A woman who visited the beach this summer sent me an email in which she admits that she constantly feels jealous and threatened by her boyfriend’s popularity with other people, especially women. She goes on to say that it’s painful for her to feel that way, and that she tries to control it, but nothing works. Even though she has no proof whatsoever that he might be cheating, she sees her feelings slowly eroding their otherwise good relationship. Well, she’s right: Jealousy is a relationship killer and can create a lot of unnecessary pain; throwing an otherwise stable person seriously off balance.
Jealousy in a relationship boils down to a lack of trust. The chronically jealous person never fully experienced a sense of trust to begin with. He or she goes through the early phase of the relationship fairly easily. But once it matures into an exclusive partnership, the insecure feelings of suspicion rise to the surface.
Unfounded jealousy is the result of mistaken assumptions and errors in thinking. One of these is the false belief that people who are truly in love never ‘look’ at anyone else. Ridiculous. You can be the most happily married or coupled person in the world, and it still doesn’t change the fact that you might see and appreciate someone else who may seem attractive or sexy in some way. There’s nothing abnormal or wrong about this as long as you understand it and see it for what it is. To deny or repress such a natural, momentary emotion seems unhealthy and more likely to create problems that would not otherwise exist. Secure couples that don’t have jealousy issues often operate on the approach that, ‘It’s OK to look—just don’t touch.’ Put another way, you can acknowledge the momentary feelings of attraction that you or your partner might occasionally have towards another, and know that it implies nothing more than just feelings.
Another error in thinking is to equate a momentary spark of physical attraction with a lifelong commitment. They are two entirely different things. Many people who have had an affair will admit that the person with whom they cheated ends up NOT being the person with whom they want to spend their life. People in affairs often regret their actions and prefer to return to their spouse—if possible. Usually, an affair fills a void. If you feel that something is missing from your relationship, then you might be attracted to someone who can fill that void—albeit temporarily. Of course, that doesn’t make it right, and the possibility of permanent damage to the relationship is enormous.
The chronically jealous partner fails to appreciate that difference. He thinks: ‘She’s looking at that guy George. She has feelings towards him; I just know it. That means she’s going to act on those feelings.’ But wait: Just because she might have a flicker of attraction towards George doesn’t mean she wants to spend all of her days with him. A momentary attraction is nothing more than that—just attraction. If the spouse is secure, he’ll assume that’s all it is, unless there’s real evidence to the contrary.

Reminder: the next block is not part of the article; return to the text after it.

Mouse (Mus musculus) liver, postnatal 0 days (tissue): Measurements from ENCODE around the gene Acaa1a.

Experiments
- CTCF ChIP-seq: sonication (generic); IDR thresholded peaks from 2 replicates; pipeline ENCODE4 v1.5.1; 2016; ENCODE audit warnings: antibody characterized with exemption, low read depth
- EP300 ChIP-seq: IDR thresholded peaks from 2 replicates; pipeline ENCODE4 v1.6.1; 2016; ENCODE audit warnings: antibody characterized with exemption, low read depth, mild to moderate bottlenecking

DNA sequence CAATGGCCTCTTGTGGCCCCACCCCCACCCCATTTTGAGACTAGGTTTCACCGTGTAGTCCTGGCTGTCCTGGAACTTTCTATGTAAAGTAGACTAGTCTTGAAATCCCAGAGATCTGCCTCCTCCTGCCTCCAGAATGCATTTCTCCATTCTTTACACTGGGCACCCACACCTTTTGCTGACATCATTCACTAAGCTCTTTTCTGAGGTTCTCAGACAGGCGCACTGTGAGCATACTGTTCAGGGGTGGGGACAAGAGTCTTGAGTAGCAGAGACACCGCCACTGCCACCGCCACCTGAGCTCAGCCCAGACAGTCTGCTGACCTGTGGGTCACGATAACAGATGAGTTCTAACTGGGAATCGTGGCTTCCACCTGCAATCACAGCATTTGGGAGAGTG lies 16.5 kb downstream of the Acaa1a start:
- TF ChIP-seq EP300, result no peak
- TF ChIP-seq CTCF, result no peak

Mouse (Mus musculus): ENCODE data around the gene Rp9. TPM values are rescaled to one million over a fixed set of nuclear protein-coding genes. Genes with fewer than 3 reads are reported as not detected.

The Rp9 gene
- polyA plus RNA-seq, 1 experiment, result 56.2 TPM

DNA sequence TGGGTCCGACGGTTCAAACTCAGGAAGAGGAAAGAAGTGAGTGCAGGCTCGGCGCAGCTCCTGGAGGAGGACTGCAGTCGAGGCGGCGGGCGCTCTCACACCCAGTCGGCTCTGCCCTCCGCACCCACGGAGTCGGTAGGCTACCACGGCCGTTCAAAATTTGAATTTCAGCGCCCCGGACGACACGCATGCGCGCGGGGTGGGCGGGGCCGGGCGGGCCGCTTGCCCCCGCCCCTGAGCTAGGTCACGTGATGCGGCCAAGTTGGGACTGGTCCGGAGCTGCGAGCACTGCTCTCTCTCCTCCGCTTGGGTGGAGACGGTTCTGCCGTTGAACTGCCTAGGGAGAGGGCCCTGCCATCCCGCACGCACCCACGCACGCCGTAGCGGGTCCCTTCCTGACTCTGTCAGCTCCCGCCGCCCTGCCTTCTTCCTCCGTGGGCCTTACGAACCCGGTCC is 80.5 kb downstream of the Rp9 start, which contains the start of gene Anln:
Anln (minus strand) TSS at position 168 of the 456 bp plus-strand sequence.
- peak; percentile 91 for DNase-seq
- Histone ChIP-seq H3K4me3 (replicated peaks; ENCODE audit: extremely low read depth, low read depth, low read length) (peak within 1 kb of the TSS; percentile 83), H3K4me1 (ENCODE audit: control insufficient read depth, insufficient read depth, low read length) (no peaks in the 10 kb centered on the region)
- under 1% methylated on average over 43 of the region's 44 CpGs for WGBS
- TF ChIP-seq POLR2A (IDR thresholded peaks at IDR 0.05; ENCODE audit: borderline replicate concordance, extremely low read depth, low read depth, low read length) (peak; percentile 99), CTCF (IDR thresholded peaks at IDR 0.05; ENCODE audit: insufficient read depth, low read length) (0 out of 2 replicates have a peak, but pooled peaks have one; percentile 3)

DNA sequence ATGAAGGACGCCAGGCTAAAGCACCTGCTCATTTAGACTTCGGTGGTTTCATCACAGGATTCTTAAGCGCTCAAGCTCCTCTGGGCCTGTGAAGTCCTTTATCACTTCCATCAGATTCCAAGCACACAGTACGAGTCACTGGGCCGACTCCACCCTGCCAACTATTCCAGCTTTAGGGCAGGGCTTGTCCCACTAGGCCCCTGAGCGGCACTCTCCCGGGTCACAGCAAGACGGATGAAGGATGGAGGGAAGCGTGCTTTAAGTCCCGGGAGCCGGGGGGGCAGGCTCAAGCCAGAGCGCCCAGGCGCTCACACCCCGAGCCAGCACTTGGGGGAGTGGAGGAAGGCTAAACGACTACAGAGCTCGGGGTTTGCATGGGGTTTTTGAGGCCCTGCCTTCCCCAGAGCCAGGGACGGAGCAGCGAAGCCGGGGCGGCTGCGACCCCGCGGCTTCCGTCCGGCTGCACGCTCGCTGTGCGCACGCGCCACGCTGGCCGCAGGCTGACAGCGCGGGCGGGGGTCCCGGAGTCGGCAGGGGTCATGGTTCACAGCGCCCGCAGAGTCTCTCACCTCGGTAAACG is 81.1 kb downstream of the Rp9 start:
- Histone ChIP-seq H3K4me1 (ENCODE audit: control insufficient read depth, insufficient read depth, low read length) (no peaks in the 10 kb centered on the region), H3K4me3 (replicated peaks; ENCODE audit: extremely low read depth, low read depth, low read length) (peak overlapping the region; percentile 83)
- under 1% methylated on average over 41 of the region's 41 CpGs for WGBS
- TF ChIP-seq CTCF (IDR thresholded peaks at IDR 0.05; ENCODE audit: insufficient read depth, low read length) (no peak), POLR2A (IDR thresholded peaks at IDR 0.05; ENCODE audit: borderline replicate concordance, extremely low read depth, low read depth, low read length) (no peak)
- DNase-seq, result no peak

It’s sad how unfounded jealousy can often lead to behaviors that create worse problems than what the jealous person feared in the first place. Like spying. Or secretly checking their email or voice mail. Even following them around. The jealous person lives his or her life under a cloud of paranoia. Ultimately, the partner will learn of this mistrusting behavior; creating brand new problems on top of it all. I’ve told jealous people who admit they have no basis for their suspicions to just ‘let it go.’ The truth usually comes out, anyway. Most people are not very good liars and even good liars are eventually exposed. All you have to do is be alert and conscious. If there is truth to be found, you’ll see it. The fact is, you probably won’t, since you admit there’s not any evidence in the first place!
The jealous person usually has significant insecurities. So much of jealousy is projection and self-fulfilling prophecy. The jealous person might feel like, ‘I’m not desirable. Why would he want to be only with me? He MUST be sneaking around with someone else.’ As a result, she starts to see ‘evidence’ of cheating where there is none. The suspected spouse or partner is put into a position of constantly having to prove him- or herself ‘innocent.’ It creates unnecessary stress and conflict for both parties, and in some cases can lead to breakup or divorce.
Don’t misunderstand: I’m certainly not denying that people cheat on their spouses or lovers. It happens—although I don’t assume it happens most of the time. But we can’t live our lives based on the anxiety-ridden premise of, ‘What can happen?’ It eats away at our physical and mental well being. Suspicious people might say that it’s naïve and foolish to trust. But to trust is to take a risk. There’s no gain without risk. Yes, sometimes we’re hurt, but the rewards—at least along the way—are often worth that remote possibility of pain. If a committed couple trusts themselves and each other, suspicion and doubt need never be a part of their lives together.